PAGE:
The rational explanation is that the Torah was given on the Sabbath, and as no animals could be slaughtered to celebrate the happy occasion, the Israelites likely shrugged their shoulders and collectively agreed to nosh on some brie. More mystical Jews—you know, Madonna—believe that the numbers speak for themselves: Dairy in Hebrew is chalav, and if you sum up the numerical value of the three Hebrew letters that make up that word you get 40. Which is a number you’d remember if you had to wander in the desert for as many years.


First up, be happy. Why? It says so in Deuteronomy: “And you shall rejoice in your festival … and you shall only be happy.” Done rejoicing? Get ready for Yom Tov, which is a kind of Holiday Lite: You’re not allowed to work, use electrical appliances, handle money, or do any of the other stuff you can’t do on the Sabbath, but you are allowed to cook and bake, provided you use a pre-existing flame for lighting your fire and avoid that Kitchenaid. You can also carry stuff in public, another Sabbath no-no.

But Yom Tov’s less about the nays and more about the yays. Because we have to be happy, we’re obligated to prepare obscene amounts of food and invite the less fortunate to partake. Men are also expected to buy new clothes or jewelry for their wives, candy or toys for the wee ones, and flowers for the home, as Shavuot, celebrated in the spring, is also known as the Festival of Harvest.


You bet. Traditionally, we read the Book of Ruth on Shavuot. It’s like the Desperate Housewives of Canaan—Dead husbands! Levirate marriages! Sexy harvest scenes!—whose heroine is a Moabite who converts to Judaism and becomes the great-great-grandmother of King David (symbolism alert: Just as the Israelites accept the Torah and become Jews, Ruth embraces the Torah and becomes a Jew herself). King David, by the way, is said to have been born and died on Shavuot, which makes the book apropos, as do said harvest scenes.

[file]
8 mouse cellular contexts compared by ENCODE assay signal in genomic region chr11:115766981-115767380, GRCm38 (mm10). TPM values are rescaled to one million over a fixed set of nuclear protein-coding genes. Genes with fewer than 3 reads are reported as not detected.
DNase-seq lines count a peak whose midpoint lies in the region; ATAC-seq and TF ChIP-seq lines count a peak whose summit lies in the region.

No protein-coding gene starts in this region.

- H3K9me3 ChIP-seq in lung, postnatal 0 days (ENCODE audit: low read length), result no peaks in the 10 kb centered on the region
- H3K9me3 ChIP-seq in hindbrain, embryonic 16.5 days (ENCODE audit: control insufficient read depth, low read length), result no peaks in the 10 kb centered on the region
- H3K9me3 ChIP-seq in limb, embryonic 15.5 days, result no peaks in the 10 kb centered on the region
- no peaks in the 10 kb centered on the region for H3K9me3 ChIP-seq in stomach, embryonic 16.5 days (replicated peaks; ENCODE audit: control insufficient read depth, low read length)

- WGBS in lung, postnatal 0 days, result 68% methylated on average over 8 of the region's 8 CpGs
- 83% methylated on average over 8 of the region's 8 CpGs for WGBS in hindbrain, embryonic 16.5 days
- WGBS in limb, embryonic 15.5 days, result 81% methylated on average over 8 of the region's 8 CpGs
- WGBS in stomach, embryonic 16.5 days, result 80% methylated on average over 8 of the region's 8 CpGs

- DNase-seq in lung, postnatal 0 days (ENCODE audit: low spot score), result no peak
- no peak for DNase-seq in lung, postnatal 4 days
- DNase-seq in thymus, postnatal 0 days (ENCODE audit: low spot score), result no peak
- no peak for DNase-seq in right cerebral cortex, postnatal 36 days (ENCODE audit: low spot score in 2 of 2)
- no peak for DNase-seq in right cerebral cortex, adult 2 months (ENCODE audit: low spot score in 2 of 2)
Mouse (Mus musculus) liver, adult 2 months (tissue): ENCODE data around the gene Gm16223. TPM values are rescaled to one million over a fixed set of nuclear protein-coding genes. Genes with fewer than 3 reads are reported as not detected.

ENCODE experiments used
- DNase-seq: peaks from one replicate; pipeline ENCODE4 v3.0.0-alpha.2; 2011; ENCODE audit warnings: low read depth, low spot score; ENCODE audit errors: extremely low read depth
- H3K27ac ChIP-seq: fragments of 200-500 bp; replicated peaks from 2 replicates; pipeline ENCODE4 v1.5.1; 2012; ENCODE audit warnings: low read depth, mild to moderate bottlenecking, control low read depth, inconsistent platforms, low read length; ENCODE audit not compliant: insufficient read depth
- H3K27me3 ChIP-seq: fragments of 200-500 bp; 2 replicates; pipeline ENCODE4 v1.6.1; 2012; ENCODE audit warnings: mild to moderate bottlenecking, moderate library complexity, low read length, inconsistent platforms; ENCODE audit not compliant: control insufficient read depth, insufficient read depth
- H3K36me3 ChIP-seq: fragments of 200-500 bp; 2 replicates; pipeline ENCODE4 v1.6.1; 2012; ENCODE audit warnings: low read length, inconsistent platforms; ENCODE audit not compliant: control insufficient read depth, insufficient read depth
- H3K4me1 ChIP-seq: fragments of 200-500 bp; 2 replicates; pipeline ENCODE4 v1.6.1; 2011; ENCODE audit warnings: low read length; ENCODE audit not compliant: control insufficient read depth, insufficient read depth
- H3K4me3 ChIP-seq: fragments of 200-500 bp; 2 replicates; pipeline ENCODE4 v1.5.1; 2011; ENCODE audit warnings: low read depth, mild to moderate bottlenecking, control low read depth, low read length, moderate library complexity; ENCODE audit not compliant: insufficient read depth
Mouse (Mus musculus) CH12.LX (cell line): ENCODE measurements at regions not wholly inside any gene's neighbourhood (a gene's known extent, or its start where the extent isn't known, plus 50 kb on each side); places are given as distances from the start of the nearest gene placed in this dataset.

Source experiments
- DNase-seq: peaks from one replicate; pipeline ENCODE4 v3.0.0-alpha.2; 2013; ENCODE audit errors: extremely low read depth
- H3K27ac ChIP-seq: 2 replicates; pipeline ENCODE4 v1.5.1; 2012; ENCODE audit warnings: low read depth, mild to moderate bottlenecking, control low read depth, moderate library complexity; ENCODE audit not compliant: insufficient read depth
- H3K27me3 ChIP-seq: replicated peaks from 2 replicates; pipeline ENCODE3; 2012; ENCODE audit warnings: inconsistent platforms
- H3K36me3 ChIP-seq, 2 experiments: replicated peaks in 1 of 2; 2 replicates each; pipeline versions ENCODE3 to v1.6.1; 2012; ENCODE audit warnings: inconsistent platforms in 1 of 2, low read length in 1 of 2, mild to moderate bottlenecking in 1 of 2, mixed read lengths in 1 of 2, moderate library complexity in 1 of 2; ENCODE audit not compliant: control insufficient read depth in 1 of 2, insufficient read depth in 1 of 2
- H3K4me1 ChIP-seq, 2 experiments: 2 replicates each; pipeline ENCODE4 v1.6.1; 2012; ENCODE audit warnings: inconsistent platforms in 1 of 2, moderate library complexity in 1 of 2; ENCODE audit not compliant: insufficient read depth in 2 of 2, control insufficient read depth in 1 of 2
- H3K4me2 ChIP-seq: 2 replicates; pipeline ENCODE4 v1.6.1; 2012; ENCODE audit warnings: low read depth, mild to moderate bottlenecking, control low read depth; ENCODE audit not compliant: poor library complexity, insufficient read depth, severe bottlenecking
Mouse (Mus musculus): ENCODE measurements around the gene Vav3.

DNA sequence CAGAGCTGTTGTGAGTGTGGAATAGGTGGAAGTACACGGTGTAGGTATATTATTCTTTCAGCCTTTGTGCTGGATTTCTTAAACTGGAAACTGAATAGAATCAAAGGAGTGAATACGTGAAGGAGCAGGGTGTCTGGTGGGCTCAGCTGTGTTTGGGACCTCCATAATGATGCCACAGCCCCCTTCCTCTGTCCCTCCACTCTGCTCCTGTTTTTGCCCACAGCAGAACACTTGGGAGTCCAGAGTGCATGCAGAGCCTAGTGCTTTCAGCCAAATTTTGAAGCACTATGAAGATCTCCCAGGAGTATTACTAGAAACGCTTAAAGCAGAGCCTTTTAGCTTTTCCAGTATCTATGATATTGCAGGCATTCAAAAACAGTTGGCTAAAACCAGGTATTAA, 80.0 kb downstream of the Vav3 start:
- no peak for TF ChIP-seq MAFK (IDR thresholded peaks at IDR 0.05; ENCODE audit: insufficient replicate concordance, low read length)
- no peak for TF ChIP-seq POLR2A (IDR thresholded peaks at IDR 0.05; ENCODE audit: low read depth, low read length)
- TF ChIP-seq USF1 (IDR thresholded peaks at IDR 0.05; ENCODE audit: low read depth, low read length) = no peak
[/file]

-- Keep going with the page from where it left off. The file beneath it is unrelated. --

And then, of course, there’s the matter of all-night learning. We weren’t kidding about that: It’s called a tikkun, Hebrew for correction, and tradition has it that since the Jews didn’t rise early enough to receive the Torah in Sinai—some accounts have God himself nudging them from their sleep, in what must have been the most terrifying wake-up call ever—they have resolved to stay up all night and study the Torah, commemorate the day it was given, and make up for the drowsiness of their ancestors. While religious Jews still adhere to Torah study, many less observant ones choose to spend the night studying anything from Jewish history, poetry, and art to contemporary Israeli television shows.

Reprinted from Tablet Magazine.

Reblog this post [with Zemanta]

Personalize Your Party and Chic Gifts!



“Like” us on Facebook!

© 2016The Jewish Hostess - Kosher Recipes, Jewish Recipes, Gourmet Kosher Recipes®